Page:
We compost (in all the ways), so we use finished compost as a soil amendment in our garden and on our houseplants. Because finished compost is created from a variety of organic matter, it will naturally compromise a greater variety of nutrients for growing plants than a lone banana. If you have finished compost, that’s always a great way to feed your soil and help your plants flourish.

So What About The Banana Peel Tea Fertilizer?

Banana peel tea fertilizer is potentially a fun way to feed your outdoor plants. If you’re really keen to try it, at least consider aerated banana peel compost tea instead of soggy, brown banana peels drowning on your counter.

However, I have yet to see any decent research that shows banana peel compost tea being any more effective than traditional compost, aerated compost teas, or even water. If you have seen such research, I’d be stoked if you could link to it or share it in the comments. I’d love to read about it.

Honestly, I’m not sure I ever want to take the risk of introducing this in my home again. I’d much rather just compost all these banana peels. There are so many ways to compost at home. Even if you have a garden and no compost system, bury the banana peels in the soil outdoors before attracting pesky insects into your home with rotting fruit.

We’re still making lots of smoothies for breakfast, so I have a pile of banana peels each week that are way too good to waste. Ours will all end up in one of our compost bins. If you’ve successfully used banana peel fertilizer, I’d love to hear about your experience. I’m curious to know two things: 1) How did you make it without attracting annoying insects into your home? and 2) How do you know it actually worked?

Drop some knowledge on me while these fungus gnats are driving me bananas!

Banana Peel Compost Tea Fertilizer

Banana Peel Compost Tea Fertilizer

Prep Time: 5 minutes
Active Time: 5 minutes
Additional Time: 5 days
Total Time: 5 days 10 minutes

Simple banana peel compost tea fertilizer that sounds fun but may not be what you expect. Banana peel lover beware.

Materials

  • 3-4 banana peels
  • Water - to fill the jar

Tools

  • Quart-sized jar  - we use repurposed pasta jars

Instructions

  1. Add banana peels to the jar.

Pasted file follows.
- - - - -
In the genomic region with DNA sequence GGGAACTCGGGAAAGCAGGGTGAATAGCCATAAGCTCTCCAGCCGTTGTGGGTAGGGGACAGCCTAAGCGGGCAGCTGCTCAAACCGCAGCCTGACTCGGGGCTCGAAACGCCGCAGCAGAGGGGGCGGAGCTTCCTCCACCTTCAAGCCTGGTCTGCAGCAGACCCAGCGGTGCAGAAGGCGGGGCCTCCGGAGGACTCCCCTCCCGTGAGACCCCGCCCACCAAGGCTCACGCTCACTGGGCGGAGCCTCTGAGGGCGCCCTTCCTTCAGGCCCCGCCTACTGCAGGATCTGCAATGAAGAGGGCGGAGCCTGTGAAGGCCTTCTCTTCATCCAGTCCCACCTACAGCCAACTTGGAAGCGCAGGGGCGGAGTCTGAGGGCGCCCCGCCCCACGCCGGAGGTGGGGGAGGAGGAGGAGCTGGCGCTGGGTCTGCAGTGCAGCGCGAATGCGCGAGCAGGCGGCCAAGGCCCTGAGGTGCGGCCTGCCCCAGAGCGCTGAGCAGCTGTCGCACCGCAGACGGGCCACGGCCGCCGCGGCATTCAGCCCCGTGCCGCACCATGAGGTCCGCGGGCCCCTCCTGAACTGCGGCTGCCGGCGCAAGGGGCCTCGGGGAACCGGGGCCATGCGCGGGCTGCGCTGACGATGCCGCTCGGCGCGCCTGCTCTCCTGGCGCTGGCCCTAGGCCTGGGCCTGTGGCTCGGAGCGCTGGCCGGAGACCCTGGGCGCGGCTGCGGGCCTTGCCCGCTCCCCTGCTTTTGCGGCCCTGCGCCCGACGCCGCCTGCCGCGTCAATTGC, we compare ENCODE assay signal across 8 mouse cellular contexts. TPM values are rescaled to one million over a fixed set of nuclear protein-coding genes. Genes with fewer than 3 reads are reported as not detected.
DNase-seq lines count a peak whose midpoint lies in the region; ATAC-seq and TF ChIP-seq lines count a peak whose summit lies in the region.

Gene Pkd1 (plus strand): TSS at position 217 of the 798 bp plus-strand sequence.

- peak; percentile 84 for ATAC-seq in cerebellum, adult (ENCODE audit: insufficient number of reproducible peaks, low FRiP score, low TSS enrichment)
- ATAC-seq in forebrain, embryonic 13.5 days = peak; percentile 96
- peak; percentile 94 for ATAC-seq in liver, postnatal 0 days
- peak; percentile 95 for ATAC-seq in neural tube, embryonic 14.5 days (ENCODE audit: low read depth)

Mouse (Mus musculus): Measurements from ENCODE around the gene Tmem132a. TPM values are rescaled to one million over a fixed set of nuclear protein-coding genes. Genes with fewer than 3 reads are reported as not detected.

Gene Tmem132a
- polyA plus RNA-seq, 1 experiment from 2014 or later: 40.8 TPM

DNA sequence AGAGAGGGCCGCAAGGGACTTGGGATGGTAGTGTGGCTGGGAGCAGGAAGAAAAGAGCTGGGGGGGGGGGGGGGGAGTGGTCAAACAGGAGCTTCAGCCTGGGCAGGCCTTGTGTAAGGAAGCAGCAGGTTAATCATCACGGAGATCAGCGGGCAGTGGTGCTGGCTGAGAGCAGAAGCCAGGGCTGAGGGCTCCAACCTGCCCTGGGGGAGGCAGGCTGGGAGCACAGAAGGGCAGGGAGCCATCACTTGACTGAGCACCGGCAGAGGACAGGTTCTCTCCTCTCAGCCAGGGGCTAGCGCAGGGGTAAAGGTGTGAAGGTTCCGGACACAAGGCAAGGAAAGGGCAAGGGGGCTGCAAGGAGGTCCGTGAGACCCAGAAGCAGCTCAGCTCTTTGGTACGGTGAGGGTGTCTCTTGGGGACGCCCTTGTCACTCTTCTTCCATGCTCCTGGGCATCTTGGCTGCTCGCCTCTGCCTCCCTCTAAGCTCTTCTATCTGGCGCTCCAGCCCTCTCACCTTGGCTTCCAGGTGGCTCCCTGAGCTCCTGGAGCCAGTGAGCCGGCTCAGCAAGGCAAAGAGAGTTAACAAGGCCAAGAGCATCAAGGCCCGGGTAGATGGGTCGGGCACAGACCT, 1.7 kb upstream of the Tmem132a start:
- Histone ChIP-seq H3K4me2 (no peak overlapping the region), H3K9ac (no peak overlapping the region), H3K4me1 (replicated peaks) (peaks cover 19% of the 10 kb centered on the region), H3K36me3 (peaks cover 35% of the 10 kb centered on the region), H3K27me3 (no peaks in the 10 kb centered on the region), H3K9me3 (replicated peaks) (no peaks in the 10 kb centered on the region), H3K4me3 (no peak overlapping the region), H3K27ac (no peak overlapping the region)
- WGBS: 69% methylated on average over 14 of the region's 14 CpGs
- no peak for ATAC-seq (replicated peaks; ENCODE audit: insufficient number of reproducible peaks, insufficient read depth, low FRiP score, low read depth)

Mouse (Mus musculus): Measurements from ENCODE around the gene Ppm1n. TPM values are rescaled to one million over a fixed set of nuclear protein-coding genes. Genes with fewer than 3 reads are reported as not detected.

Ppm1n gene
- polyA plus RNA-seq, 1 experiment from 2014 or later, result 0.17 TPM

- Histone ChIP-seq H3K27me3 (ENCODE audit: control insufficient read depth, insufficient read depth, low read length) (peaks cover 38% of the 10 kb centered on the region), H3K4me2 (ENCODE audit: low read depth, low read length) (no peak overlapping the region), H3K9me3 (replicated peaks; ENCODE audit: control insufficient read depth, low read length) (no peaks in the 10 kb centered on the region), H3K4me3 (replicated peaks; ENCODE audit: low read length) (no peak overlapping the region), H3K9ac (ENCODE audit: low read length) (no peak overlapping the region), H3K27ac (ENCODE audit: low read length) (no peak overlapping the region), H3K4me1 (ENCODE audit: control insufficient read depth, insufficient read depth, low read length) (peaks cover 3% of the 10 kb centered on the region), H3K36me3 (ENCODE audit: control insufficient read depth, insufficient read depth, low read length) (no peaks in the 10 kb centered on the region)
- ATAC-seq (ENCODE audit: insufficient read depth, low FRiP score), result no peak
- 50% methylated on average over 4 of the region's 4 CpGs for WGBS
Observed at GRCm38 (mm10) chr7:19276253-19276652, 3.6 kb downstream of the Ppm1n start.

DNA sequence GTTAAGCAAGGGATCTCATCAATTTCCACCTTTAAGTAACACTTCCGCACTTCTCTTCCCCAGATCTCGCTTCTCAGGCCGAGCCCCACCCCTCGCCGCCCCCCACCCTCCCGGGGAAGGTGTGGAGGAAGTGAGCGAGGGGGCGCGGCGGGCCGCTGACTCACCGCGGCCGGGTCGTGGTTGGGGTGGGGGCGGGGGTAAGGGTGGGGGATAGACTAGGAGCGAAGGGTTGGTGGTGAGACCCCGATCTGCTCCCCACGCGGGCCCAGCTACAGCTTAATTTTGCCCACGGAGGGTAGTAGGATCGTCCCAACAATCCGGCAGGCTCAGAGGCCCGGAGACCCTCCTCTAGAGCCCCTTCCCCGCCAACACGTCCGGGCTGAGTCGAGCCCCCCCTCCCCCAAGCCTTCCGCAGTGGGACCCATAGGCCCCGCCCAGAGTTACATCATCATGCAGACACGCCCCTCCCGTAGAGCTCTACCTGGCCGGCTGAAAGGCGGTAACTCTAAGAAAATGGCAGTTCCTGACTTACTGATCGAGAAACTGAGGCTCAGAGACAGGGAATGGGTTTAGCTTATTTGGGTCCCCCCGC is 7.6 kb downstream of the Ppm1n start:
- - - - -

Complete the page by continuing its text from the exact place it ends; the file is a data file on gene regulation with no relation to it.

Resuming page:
2. Fill the jar to the top with water, enough to cover the banana peels.
  3. Close the jar and allow it to rest for a few days or a week.
  4. Remove the peels and water plants with the banana peel tea fertilizer.
  5. Watch magic happen!

Did you make this project?

Please leave a comment on the blog or share a photo on Pinterest

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104 Comments

  1. Did you filter it after? I always filter out pieces of food at least twice, and I also always use an environmental protection management product

    1. I didn’t. I probably should have (ha). Do you have any recommendations for products you use to filter it? Also, what is an environmental protection management product? Thanks for your advice!

      1. Ferment the banana peels with organic brown sugar just the same as fermented nettle extract use the same proces 2 weeks later .strain out the solids and dilute the tho I sticky syrup with water. That will eliminate all the anxieties of banana peel tea .and make a cleen and healthy useable feed.also you can mix seperate fermentation to make your own balance of npk.

  2. Steinernema feltiae nematodes are the best cure I’ve found for fungus gnats. (I’ve gotten them frequently, unfortunately, since they tend to infest store-bought potting soil.)

      1. Plain old garlic juice also clove will ridd you of fungus gnats .eventually
        Just be persistent .also listen to the lectures on the Allan Chadwick archive living library .listen to them all and you will have a lifetime of knowledge at your disposal on every matter related to plants etc and also gain an insight into lifes finer matters.

  3. Banana as a whole for a smoothie is better than peeled one. Forget peeled bananas and enjoy a smoothie with a full richness of these bananas.

  4. Well one way of fighting off many insects. Is diatomaceous earth. Unknown to many you can use diatomaceous earth in water. Spray your plants good but not dripping. When it dries it will help fight off pesky insects. You can also sprinkle some on the top soil. Nematodes will help inside the soil.

    1. Thanks! I did end up trying the diatomaceous earth and it was helpful. I haven’t tried using it in water and spraying the plants. Thanks for the suggestion. I’ll have to look into nematodes as well.

  5. The ratio used to perform the banana peel tea is wrong… 5 banana peels per plant (large sized plants on 5 gallon buckets) per 1 liter of water.
    Filter it like you filter tea before drinking it or use coffee filter paper (takes time performs better).